As for those on the dais tomorrow, Crazy for Justice's Corey Donahue won't be featured this time around. But plenty of other well-known figures from the marijuana movement are scheduled, including Greenfaith Ministry's Reverend Brandon Baker, Colorado Coalition for Patients and Caregivers' Robert Chase, Patient and Caregiver Rights Litigation Project's Kathleen Chippi, Cannabis Alliance for Regulation and Education's Rico Colibri, attorneys Rob Corry and Danyel Joffe, Vitamin Cannabis producer Kyle "Cap'n Cannabis" Marsh, and Timothy Tipton of the Rocky Mountain Caregivers Cooperative.

Kriho, meanwhile, will serve as moderator -- a role played last time around by Westword editor Patricia Calhoun. She hopes to create an atmosphere conducive to give and take, not body blows. The previous debate "was my one chance to speak my mind," she says. "I won't be able to participate in this one, but it's good that we're getting new people into the mix. We want to get some new ideas out there so we can come up with language for the 2012 ballot that people can all agree on."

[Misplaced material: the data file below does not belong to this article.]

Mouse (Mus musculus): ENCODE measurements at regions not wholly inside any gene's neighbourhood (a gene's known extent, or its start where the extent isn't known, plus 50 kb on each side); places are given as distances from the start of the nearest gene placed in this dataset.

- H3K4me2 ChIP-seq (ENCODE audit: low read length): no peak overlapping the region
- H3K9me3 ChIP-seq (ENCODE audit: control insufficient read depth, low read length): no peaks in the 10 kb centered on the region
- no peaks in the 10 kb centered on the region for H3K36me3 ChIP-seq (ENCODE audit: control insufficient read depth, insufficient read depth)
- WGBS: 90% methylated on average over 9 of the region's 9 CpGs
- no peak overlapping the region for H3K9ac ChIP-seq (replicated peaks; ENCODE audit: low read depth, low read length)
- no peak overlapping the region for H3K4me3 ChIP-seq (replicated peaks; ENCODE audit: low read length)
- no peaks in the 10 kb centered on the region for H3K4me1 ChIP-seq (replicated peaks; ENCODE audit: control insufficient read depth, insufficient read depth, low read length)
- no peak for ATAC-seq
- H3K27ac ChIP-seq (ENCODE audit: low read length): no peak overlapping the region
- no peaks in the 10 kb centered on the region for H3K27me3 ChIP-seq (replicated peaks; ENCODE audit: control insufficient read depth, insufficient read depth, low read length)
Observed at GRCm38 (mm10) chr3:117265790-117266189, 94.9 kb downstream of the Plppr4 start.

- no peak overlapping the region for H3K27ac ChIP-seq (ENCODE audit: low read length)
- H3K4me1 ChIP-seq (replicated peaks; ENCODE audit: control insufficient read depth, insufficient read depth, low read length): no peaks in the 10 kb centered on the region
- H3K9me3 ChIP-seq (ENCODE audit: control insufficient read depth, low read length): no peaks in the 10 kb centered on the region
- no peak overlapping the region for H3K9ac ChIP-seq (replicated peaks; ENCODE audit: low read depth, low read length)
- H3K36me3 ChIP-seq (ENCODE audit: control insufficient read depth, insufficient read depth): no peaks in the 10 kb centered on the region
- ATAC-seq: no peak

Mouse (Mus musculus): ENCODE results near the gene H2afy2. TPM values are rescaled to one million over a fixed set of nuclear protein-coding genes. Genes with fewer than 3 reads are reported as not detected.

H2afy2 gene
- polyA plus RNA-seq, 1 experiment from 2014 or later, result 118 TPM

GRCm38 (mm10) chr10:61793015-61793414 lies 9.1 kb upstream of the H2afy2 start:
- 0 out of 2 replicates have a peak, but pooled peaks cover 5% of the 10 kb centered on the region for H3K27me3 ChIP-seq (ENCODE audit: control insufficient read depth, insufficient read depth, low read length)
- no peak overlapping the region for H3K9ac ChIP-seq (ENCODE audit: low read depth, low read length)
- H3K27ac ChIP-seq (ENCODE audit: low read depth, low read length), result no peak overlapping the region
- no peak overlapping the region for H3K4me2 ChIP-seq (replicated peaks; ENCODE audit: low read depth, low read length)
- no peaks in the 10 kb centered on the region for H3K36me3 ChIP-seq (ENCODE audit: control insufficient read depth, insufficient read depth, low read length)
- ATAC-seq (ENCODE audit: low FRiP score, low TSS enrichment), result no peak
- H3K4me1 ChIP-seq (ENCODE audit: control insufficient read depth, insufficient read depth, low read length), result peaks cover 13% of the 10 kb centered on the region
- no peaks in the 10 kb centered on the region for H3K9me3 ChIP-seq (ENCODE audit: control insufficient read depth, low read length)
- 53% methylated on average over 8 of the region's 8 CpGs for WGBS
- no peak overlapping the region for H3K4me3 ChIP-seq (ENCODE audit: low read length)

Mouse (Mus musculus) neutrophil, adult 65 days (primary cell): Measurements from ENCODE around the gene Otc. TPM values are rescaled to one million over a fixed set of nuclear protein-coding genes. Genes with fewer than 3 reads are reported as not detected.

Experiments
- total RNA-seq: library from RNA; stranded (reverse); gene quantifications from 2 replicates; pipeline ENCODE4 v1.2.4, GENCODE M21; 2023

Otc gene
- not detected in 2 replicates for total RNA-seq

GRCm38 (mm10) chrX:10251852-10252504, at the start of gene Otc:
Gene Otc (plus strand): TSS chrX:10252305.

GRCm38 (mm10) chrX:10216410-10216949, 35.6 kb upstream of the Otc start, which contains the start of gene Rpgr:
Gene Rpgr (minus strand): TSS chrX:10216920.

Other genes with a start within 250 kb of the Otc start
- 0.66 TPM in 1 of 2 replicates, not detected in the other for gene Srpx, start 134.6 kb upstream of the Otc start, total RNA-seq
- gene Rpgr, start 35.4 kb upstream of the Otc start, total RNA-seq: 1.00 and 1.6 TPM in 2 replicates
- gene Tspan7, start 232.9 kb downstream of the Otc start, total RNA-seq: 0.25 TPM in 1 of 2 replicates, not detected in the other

Not everyone, of course. Kriho believes the marijuana-legalization movement has split "into two camps that I'd liken to Republicans and Democrats. Mason's camp says, 'Let's control it. Let's hand the keys over to the Department of Revenue and continue with seed-to-sale tracking and surveillance.' It's what we call the law-enforcement model. And we favor more liberalization. We're fighting for cannabis freedom. We want all crimes related to cannabis to be abolished."